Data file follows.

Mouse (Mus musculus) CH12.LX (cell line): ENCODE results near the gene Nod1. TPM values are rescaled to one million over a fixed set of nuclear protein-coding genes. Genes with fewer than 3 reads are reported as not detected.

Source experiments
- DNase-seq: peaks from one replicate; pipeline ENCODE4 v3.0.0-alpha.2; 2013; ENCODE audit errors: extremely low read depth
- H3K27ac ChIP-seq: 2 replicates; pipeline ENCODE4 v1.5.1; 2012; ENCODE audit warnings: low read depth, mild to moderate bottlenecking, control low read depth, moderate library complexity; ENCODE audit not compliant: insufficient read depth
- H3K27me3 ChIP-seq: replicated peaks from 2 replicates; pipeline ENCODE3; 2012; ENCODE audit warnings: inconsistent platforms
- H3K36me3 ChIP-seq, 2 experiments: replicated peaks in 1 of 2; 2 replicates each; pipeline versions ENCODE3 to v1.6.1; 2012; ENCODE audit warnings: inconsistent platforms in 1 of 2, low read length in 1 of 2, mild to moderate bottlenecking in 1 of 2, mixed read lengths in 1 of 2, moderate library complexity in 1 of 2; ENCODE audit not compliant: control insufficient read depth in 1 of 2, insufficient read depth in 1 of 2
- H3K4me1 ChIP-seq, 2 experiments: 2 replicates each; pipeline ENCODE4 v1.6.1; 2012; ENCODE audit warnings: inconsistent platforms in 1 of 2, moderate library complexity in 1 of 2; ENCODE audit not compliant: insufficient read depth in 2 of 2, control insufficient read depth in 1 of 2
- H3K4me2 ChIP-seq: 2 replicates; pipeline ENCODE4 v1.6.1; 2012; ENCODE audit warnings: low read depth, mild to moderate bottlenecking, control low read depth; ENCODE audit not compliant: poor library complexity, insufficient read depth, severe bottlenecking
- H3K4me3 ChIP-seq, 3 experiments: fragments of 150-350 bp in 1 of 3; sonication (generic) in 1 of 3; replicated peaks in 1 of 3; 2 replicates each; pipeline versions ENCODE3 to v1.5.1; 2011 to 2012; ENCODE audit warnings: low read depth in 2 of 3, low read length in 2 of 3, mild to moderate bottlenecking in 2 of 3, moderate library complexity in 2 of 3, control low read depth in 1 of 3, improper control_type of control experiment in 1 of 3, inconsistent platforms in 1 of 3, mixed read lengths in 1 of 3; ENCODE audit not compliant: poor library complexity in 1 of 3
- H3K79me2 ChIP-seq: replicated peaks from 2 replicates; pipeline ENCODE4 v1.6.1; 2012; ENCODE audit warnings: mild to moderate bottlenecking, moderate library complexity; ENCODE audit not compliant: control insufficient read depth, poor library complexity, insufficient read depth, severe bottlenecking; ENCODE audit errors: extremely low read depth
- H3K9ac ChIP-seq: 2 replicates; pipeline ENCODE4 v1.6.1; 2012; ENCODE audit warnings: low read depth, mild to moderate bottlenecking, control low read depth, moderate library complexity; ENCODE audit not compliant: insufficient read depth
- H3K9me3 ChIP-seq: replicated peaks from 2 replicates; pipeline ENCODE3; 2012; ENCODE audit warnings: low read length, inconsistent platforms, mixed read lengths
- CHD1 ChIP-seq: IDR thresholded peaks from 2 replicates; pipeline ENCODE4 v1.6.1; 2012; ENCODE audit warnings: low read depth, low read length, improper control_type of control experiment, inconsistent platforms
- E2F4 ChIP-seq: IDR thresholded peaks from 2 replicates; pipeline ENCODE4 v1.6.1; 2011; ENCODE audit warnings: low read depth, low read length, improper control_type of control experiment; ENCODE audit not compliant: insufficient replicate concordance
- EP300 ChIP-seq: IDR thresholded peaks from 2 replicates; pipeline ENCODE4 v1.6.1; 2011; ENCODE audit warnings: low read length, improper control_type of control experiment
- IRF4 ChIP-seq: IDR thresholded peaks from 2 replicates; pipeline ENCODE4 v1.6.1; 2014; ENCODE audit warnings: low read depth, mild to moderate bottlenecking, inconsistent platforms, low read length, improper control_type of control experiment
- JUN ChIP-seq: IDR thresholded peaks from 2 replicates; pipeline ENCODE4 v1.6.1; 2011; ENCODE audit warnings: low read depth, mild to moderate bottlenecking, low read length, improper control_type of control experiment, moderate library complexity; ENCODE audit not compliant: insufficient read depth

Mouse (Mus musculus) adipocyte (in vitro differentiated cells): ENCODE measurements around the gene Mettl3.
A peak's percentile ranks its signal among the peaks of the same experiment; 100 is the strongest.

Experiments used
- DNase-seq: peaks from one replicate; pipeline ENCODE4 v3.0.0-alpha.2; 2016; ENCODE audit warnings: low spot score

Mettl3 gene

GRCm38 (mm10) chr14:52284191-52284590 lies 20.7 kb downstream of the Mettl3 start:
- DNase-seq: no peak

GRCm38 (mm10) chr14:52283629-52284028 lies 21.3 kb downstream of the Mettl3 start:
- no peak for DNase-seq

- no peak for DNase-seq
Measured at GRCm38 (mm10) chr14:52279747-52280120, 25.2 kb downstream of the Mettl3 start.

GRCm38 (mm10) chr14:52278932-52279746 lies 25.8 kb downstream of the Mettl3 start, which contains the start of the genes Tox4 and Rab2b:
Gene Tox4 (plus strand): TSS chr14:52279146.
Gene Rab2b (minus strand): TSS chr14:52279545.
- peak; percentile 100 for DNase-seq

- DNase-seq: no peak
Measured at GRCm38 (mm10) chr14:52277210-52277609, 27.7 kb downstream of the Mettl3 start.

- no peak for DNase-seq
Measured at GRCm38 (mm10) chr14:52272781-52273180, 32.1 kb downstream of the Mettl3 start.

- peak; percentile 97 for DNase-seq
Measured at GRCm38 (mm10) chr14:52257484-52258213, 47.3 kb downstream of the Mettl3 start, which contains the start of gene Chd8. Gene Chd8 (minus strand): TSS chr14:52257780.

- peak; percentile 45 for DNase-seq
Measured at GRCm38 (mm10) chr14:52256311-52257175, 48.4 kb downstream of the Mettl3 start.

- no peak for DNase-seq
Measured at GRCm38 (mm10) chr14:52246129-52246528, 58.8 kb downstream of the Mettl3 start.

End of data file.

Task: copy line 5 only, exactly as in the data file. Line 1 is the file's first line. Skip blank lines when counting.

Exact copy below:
- H3K27me3 ChIP-seq: replicated peaks from 2 replicates; pipeline ENCODE3; 2012; ENCODE audit warnings: inconsistent platforms